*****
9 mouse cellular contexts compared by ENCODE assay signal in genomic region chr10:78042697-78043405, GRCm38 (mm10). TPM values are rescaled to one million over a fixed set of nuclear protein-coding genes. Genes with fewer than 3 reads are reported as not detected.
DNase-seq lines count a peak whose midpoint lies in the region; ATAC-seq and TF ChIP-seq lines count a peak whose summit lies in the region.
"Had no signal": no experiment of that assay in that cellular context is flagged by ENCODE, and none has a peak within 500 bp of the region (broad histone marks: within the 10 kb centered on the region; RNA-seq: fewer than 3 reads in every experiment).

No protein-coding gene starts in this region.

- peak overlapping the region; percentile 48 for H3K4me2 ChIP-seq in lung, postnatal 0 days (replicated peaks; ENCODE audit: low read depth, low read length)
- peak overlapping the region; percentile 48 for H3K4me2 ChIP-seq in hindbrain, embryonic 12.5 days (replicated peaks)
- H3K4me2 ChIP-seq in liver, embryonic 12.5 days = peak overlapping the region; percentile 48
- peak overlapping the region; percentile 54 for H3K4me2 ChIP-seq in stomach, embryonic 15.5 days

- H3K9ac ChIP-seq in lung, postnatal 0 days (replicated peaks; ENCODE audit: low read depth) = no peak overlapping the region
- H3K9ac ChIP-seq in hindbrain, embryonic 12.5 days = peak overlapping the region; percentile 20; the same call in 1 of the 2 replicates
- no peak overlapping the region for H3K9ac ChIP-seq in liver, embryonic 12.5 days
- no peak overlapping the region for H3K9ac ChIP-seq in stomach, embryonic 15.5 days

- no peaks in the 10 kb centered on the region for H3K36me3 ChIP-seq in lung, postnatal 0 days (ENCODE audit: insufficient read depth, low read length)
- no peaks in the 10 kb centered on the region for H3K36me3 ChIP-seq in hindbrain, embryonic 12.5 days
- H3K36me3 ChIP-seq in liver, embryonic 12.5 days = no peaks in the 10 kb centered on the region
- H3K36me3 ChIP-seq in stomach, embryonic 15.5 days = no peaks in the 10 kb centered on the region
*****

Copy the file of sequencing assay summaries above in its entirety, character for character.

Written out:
9 mouse cellular contexts compared by ENCODE assay signal in genomic region chr10:78042697-78043405, GRCm38 (mm10). TPM values are rescaled to one million over a fixed set of nuclear protein-coding genes. Genes with fewer than 3 reads are reported as not detected.
DNase-seq lines count a peak whose midpoint lies in the region; ATAC-seq and TF ChIP-seq lines count a peak whose summit lies in the region.
"Had no signal": no experiment of that assay in that cellular context is flagged by ENCODE, and none has a peak within 500 bp of the region (broad histone marks: within the 10 kb centered on the region; RNA-seq: fewer than 3 reads in every experiment).

No protein-coding gene starts in this region.

- peak overlapping the region; percentile 48 for H3K4me2 ChIP-seq in lung, postnatal 0 days (replicated peaks; ENCODE audit: low read depth, low read length)
- peak overlapping the region; percentile 48 for H3K4me2 ChIP-seq in hindbrain, embryonic 12.5 days (replicated peaks)
- H3K4me2 ChIP-seq in liver, embryonic 12.5 days = peak overlapping the region; percentile 48
- peak overlapping the region; percentile 54 for H3K4me2 ChIP-seq in stomach, embryonic 15.5 days

- H3K9ac ChIP-seq in lung, postnatal 0 days (replicated peaks; ENCODE audit: low read depth) = no peak overlapping the region
- H3K9ac ChIP-seq in hindbrain, embryonic 12.5 days = peak overlapping the region; percentile 20; the same call in 1 of the 2 replicates
- no peak overlapping the region for H3K9ac ChIP-seq in liver, embryonic 12.5 days
- no peak overlapping the region for H3K9ac ChIP-seq in stomach, embryonic 15.5 days

- no peaks in the 10 kb centered on the region for H3K36me3 ChIP-seq in lung, postnatal 0 days (ENCODE audit: insufficient read depth, low read length)
- no peaks in the 10 kb centered on the region for H3K36me3 ChIP-seq in hindbrain, embryonic 12.5 days
- H3K36me3 ChIP-seq in liver, embryonic 12.5 days = no peaks in the 10 kb centered on the region
- H3K36me3 ChIP-seq in stomach, embryonic 15.5 days = no peaks in the 10 kb centered on the region